Abuse in later life comprises financial, physical, sexual, and emotional abuse, abandonment and neglect.  Perpetrators are people with whom the victim has an expectation of trust, particularly spouses, intimate partners, adult children, grandchildren, other family members, and non-related caregivers.  Perpetrators typically, but not exclusively, abuse older adults in their places of residence.  Every year, approximately 4 million older Americans are victims of physical, psychological and/or other forms of abuse and neglect.  Older adults who require assistance with daily life activities are at increased risk of being emotionally abused or financially exploited.  Approximately 50% of older adults with dementia are mistreated or abused.

Abuse in later life has a devastating impact on victims and can result in the loss of independence, security, life savings, health, dignity, and can be deadly.  Research indicates that older adult victims of abuse have shorter lifespans than their peers who do not experience violence.  Abuse in later life can cause both physical and psychological harm. Psychological harms associated with abuse in later life include depression, stress, helplessness, alienation, guilt, shame, fear, and anxiety.  Elder abuse may include using emotional tactics such as embarrassment and humiliation; controlling behavior (restricting access to telephone, transportation, and other resources); damaging or destroying property; social isolation and disregarding or trivializing needs.

An abusers main objective in intimate relationships is to dominate and control their victim.  They are manipulative and clever and will use a myriad of tactics to gain and maintain control over their partner, often in cycles that consist of periods of good times and peace and periods of abuse.  The cycle often starts to repeat, commonly becoming more and more intense as time goes on.  Each relationship is different and not every relationship follows the exact pattern.  Some abusers may cycle rapidly, others over longer stretches of time.  Regardless, abusers purposefully use numerous tactics of abuse to instill fear in the victim and maintain control over them.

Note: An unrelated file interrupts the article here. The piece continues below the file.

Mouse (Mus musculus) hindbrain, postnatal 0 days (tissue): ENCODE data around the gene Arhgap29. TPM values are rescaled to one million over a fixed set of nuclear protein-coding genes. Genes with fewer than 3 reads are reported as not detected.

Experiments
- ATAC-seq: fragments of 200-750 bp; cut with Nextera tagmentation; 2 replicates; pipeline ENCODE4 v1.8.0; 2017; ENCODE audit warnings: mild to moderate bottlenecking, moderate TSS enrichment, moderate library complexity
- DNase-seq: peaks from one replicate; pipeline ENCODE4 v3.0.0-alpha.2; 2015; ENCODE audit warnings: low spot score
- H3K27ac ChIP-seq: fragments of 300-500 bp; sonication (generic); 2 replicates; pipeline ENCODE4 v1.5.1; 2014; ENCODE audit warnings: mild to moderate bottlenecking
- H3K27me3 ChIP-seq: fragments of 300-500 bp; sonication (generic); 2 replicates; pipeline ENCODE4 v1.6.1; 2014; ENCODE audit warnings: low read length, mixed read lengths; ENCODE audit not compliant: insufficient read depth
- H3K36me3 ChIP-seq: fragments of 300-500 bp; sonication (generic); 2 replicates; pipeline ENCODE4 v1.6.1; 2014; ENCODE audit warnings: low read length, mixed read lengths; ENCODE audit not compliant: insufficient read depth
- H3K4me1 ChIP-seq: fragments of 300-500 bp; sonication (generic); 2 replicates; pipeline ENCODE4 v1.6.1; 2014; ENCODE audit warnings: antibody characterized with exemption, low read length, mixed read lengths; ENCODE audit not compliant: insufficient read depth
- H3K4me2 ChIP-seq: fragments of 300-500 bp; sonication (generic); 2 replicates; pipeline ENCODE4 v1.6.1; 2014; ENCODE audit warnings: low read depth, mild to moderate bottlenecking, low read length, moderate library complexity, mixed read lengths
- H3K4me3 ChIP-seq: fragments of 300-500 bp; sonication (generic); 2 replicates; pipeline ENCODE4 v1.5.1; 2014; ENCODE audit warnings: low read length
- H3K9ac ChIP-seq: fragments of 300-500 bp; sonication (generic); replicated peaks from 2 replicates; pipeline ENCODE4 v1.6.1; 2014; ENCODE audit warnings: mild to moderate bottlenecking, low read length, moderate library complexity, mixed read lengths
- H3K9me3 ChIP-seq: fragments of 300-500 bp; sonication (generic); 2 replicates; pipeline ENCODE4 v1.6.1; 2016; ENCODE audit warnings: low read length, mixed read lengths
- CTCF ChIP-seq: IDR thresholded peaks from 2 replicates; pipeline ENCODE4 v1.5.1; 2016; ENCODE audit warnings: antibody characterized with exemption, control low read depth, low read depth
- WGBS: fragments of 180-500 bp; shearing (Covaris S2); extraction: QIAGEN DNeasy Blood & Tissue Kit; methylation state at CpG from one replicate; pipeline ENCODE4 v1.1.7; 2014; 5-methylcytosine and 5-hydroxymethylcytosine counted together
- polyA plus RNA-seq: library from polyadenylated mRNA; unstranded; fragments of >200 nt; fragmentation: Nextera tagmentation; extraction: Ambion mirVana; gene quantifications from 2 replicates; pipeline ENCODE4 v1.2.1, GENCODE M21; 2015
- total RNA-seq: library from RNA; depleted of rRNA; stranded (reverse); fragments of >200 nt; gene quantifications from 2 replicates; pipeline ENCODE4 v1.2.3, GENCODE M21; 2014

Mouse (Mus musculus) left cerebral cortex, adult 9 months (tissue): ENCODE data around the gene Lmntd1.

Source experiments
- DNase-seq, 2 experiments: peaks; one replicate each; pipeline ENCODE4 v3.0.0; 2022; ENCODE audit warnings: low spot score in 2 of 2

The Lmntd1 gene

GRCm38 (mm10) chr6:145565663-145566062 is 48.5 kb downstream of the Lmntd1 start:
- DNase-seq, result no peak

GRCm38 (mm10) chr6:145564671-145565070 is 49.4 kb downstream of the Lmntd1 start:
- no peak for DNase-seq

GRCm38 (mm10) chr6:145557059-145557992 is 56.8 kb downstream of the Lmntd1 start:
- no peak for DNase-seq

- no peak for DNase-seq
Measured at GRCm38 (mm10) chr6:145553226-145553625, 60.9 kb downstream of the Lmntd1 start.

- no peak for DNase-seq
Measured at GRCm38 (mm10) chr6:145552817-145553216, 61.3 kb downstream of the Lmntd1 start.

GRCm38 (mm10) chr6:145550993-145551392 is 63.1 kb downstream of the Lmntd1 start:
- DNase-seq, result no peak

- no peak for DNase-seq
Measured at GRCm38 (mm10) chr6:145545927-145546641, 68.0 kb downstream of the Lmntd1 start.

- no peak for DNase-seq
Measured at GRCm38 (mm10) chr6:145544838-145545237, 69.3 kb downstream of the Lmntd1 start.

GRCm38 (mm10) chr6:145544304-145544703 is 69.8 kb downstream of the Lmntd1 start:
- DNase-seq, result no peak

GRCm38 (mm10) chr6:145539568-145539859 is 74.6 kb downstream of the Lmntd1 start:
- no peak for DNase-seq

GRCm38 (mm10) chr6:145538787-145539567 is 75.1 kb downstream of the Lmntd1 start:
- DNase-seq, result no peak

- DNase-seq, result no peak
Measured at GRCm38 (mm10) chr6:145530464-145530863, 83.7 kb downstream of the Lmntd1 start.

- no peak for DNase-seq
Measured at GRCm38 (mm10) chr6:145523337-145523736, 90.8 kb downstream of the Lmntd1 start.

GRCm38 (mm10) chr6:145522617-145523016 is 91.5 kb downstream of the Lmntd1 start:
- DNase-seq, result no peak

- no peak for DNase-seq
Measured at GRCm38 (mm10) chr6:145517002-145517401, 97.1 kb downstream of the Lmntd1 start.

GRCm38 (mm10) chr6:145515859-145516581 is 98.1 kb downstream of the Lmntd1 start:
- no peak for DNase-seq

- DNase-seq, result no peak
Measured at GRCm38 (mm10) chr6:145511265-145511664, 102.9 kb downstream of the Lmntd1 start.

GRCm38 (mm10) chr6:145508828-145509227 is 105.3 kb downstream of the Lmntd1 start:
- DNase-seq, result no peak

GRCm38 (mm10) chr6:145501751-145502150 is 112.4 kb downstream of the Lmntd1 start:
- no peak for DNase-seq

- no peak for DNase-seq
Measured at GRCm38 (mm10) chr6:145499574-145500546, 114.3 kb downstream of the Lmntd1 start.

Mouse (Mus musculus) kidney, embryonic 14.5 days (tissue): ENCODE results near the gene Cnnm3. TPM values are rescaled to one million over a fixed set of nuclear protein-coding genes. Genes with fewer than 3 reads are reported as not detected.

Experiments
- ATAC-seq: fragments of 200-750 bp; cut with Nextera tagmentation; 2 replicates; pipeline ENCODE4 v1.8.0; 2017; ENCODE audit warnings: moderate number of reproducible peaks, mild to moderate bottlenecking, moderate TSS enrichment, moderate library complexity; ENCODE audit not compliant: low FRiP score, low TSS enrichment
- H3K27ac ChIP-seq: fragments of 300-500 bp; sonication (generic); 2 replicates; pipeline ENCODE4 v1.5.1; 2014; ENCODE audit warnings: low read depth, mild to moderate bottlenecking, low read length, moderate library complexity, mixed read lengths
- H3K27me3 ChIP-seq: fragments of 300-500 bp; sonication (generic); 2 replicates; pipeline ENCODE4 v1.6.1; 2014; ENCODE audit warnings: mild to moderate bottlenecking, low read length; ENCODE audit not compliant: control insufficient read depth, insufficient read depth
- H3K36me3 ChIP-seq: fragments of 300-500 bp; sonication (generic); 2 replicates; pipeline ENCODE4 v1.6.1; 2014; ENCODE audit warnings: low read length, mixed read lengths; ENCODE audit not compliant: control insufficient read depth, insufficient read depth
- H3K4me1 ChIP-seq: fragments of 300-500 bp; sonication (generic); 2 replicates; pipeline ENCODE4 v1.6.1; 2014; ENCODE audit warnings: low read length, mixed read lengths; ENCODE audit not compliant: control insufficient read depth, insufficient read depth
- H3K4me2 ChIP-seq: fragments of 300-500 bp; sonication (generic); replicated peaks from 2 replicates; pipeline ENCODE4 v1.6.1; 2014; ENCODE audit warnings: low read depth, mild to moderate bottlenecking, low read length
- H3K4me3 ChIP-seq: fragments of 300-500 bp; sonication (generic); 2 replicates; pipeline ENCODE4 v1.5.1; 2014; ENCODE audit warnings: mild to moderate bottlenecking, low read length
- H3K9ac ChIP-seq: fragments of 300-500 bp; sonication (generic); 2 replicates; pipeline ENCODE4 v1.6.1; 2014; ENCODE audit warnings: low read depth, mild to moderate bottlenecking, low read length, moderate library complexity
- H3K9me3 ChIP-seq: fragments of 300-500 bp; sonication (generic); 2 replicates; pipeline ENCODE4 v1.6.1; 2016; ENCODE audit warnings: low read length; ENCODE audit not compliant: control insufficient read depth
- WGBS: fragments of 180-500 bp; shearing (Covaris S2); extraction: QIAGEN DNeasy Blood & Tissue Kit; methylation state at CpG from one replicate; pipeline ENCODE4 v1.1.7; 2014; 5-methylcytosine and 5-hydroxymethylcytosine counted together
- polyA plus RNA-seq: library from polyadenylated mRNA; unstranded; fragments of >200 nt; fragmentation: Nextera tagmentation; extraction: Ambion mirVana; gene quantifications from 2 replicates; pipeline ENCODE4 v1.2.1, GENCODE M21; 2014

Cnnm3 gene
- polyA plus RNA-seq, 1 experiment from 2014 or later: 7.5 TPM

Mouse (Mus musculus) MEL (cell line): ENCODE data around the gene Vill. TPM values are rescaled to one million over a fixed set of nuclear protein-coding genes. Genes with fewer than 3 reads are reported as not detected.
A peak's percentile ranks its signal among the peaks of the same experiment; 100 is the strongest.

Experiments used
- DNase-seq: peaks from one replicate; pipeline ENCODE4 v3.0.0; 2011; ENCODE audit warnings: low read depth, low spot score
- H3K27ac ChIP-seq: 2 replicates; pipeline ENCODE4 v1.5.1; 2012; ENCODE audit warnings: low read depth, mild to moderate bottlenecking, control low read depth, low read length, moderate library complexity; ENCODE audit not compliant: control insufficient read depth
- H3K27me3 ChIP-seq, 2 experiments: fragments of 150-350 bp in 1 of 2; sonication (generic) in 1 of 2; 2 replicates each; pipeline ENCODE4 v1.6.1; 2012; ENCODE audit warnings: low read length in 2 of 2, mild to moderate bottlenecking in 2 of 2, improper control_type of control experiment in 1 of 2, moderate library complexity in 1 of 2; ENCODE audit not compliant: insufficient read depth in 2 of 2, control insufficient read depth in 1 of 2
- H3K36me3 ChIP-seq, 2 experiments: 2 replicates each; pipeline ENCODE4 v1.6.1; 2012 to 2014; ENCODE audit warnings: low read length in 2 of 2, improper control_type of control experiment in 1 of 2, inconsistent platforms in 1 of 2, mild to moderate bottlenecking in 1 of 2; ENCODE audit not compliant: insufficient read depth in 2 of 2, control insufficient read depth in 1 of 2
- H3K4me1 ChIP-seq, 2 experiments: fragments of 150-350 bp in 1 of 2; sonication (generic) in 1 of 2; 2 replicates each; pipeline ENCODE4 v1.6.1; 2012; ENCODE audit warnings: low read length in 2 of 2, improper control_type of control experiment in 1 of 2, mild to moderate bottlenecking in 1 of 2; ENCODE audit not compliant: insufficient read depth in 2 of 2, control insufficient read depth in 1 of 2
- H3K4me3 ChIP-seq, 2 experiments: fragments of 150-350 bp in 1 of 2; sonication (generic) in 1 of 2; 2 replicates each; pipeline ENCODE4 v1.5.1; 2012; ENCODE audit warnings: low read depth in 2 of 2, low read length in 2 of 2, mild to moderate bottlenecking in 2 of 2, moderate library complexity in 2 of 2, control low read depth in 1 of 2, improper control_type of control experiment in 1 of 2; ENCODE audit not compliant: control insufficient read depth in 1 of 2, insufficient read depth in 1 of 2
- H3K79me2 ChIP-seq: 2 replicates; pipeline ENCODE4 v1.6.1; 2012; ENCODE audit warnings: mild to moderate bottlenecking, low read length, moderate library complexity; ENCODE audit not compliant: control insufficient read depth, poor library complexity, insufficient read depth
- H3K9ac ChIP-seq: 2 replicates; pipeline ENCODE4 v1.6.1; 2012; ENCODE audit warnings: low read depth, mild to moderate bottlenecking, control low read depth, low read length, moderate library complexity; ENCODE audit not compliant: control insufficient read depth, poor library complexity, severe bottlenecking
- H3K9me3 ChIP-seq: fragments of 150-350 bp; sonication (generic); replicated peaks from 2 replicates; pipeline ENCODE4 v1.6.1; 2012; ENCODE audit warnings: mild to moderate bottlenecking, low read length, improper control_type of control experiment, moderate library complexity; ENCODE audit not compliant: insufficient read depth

The overreaching strategy used by abusers is referred to as coercive control.  Coercive control includes a combination of abusive tactics such as isolation, degradation, micromanagement, manipulation, stalking, physical abuse, sexual coercion, threats and punishment.  An abuser may use some of these tactics or vary when they use them, but combined and used over time, they are effective in establishing dominance over their victim.  A dominant and controlling partner may initially present at the onset of a relationship as wonderful, loving, and attentive.  They may be charming, successful, well-liked and are often very romantic and interested in their partner’s interests and desires.  They may want to be with them all the time, attentive and charming with their partner’s friends and family, supportive and kind.  However, over time, these behaviors start to change.  The attention that may have initially felt exciting and flattering starts to feel isolating and controlling.